Posted by: Bob Downing | Jan 29, 2006 9:49:45 AM
Comparing Harper to Reagan is madness. Everyone knows that Harper isn't considered very far right by American standards. In addition he doesn't have the votes to get a federal moratorium lifted. The article written was blatently bias, and NEW is a better organazation than that. Being an oil and gas man doesn't automatically make a person a bad political figure and being conservative doesn't either.I don't think the blog should be a political commentary page.
Posted by: Gary Durning | Jan 30, 2006 11:24:16 AM
Whew! Who knew Americans could get so fired up about Canada! That's refreshing.
The story about the Canadian election is a fascinating one from an American perspective (especially for one who lived there and observed such a different political culture for four years).
What struck me was the irony of the election. It was widely reported that a dominating concern of the election was not a serious policy issue, it was fear-mongering that a Harper government would remake Canada in the United States' (meaning George W. Bush's) image. Martin ran ads comparing Harper to Dubya.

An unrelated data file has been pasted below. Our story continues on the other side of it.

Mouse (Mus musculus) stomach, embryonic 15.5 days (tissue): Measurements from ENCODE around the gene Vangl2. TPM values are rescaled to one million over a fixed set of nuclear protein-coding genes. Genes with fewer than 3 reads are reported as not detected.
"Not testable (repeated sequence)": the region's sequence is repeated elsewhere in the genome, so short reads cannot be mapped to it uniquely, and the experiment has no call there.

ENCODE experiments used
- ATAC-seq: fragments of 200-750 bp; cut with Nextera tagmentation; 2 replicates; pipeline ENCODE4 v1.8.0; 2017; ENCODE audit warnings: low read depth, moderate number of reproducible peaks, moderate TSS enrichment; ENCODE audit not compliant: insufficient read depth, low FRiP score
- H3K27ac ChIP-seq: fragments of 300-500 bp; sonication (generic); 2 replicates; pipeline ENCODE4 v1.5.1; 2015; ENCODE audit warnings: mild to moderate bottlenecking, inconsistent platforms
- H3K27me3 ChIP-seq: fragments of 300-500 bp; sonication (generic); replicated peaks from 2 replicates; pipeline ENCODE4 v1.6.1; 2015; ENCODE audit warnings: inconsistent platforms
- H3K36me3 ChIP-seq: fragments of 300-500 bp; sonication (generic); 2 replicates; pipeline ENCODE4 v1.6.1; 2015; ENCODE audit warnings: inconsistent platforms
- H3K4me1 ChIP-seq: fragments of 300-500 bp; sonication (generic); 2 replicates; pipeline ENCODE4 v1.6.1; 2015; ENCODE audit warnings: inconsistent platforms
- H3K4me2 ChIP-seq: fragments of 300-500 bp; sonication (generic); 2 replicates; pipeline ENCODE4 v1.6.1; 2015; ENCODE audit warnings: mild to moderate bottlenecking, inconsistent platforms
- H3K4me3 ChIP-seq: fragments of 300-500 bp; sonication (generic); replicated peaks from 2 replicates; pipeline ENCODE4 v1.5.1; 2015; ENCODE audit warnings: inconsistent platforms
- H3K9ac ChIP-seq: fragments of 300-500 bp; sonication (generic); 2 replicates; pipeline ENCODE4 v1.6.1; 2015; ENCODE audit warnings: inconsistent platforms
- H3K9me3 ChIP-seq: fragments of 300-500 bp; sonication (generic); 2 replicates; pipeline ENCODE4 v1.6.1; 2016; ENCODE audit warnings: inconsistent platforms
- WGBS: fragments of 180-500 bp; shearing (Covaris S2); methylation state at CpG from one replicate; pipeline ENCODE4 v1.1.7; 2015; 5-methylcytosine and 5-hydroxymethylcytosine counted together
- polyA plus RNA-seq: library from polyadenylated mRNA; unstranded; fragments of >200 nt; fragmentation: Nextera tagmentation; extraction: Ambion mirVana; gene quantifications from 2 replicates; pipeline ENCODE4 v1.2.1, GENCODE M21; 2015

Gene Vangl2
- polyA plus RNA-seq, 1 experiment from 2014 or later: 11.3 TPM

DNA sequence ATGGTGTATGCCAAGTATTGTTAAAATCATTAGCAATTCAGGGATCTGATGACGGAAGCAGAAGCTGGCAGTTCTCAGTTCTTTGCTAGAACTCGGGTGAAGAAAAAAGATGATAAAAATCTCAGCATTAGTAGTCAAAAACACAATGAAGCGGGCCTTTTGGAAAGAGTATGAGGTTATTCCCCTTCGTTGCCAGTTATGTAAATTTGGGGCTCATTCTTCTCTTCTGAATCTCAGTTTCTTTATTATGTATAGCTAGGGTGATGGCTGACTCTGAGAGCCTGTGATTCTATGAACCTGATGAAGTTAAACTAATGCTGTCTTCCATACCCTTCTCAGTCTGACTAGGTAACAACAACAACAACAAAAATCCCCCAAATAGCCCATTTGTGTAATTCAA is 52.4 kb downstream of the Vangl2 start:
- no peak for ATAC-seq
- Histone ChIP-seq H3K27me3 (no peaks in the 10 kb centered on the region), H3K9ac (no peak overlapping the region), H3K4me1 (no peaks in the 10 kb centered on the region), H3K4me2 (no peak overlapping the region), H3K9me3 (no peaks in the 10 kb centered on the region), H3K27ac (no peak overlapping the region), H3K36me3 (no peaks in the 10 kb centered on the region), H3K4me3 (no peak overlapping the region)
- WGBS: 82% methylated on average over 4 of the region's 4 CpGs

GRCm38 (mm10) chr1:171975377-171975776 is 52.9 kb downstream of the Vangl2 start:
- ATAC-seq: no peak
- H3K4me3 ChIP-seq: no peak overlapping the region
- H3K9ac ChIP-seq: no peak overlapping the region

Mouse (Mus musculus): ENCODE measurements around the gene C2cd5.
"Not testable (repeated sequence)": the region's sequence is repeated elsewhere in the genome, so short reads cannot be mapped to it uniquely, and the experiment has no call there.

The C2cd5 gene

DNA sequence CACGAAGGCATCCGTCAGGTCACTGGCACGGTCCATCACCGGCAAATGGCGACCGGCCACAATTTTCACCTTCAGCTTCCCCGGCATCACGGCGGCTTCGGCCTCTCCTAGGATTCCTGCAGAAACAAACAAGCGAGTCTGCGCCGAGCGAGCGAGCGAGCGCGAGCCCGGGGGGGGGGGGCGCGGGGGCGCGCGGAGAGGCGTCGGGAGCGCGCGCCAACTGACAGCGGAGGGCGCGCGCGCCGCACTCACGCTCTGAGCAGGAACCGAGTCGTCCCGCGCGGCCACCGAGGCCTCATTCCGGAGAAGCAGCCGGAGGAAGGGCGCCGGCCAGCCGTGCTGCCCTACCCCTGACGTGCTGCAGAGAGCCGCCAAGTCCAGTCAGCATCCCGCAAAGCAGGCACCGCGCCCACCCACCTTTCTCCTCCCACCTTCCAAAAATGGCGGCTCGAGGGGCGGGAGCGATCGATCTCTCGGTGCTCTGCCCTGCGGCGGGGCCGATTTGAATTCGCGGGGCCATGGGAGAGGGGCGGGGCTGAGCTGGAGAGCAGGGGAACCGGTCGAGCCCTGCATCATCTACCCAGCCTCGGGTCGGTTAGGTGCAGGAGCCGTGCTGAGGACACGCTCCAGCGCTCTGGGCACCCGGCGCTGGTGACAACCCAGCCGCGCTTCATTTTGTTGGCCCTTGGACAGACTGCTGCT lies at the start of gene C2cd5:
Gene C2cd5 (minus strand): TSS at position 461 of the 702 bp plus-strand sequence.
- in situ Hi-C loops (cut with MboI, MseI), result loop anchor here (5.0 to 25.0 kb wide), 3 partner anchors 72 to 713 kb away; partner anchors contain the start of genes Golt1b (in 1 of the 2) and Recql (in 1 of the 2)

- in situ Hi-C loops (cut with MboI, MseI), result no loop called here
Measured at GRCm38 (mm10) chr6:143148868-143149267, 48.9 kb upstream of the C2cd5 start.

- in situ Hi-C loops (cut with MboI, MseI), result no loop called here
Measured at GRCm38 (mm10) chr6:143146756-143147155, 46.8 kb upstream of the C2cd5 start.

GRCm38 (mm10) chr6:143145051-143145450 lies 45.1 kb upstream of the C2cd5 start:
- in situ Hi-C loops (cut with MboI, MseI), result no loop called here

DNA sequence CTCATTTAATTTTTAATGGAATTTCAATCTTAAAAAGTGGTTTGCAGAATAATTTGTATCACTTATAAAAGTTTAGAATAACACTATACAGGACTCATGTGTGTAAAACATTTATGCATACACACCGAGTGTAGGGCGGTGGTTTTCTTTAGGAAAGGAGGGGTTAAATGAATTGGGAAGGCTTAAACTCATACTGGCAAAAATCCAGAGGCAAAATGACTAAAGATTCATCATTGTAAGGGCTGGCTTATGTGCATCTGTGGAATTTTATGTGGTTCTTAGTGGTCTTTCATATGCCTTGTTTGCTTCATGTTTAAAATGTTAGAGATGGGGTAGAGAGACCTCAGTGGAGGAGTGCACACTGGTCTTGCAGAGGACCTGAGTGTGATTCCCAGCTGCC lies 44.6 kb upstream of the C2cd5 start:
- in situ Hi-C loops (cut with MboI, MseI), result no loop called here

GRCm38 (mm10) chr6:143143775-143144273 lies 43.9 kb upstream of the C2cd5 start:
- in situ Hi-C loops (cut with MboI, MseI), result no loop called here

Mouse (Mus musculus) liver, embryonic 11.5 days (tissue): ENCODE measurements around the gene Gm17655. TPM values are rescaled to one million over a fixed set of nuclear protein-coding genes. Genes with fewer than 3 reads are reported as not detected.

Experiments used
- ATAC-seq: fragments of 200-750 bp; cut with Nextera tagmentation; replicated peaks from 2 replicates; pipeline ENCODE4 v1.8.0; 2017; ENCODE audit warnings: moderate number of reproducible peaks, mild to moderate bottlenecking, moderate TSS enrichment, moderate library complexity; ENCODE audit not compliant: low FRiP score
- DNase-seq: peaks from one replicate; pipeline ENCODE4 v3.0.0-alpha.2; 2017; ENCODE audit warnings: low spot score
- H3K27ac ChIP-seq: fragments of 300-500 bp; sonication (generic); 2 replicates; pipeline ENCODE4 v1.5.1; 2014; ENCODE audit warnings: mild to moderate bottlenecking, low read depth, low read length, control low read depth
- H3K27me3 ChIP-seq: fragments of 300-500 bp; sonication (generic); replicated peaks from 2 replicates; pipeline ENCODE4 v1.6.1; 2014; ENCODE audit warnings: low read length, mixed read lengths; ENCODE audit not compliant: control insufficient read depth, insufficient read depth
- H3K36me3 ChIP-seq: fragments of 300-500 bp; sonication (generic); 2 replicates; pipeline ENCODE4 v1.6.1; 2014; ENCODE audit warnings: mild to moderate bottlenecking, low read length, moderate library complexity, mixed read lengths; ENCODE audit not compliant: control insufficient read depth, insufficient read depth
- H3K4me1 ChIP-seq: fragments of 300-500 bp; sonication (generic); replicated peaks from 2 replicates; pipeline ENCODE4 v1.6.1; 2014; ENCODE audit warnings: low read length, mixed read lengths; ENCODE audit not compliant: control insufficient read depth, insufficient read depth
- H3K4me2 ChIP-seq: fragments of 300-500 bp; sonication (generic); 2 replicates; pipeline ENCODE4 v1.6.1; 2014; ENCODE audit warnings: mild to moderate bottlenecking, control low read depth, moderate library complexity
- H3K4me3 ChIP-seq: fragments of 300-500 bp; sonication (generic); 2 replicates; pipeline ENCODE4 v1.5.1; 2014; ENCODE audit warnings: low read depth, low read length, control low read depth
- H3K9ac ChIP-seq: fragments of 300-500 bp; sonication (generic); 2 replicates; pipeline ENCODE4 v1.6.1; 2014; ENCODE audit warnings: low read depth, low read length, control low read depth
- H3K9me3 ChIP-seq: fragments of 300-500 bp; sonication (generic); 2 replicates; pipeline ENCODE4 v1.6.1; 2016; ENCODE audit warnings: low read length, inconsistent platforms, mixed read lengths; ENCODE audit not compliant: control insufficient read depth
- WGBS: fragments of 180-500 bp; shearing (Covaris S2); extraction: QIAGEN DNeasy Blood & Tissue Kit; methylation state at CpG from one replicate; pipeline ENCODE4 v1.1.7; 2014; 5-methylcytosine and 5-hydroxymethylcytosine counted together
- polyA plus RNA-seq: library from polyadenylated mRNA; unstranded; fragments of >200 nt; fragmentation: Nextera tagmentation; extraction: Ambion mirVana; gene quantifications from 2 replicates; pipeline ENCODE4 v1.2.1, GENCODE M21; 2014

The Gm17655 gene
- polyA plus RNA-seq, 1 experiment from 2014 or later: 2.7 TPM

And recent sentiment in the country, at least from that I read while I was living there through November, was increasingly anti-American. Martin thought he was playing to Canadian fears, and it backfired.
Instead, there are a few (just a few) Bush parallels in Harper (oil background, Alberta = Texas). That really surprised me. Maybe Canadians aren't as discouraged by Red America as I'd been led to believe. Should Tom Frank write a Canadian edition of What's the Matter with Kansas?
Evoking parallels is not the same as bringing a politcal bias. The fact is a man from Alberta who would like to see Canada back away from Kyoto is in power. But like I said, that probably won't happen.
And most enviromental policy decisions in BC are made at the provincial level, under a sometimes controversial Liberal premier.
And, as the BC media reported widely, the CP lost ground in BC and the NDP gained alot of ground. From what I read in the major BC papers, that was the dominating local story out of the election.
Posted by: Kristin Kolb-Angelbeck | Jan 30, 2006 6:11:18 PM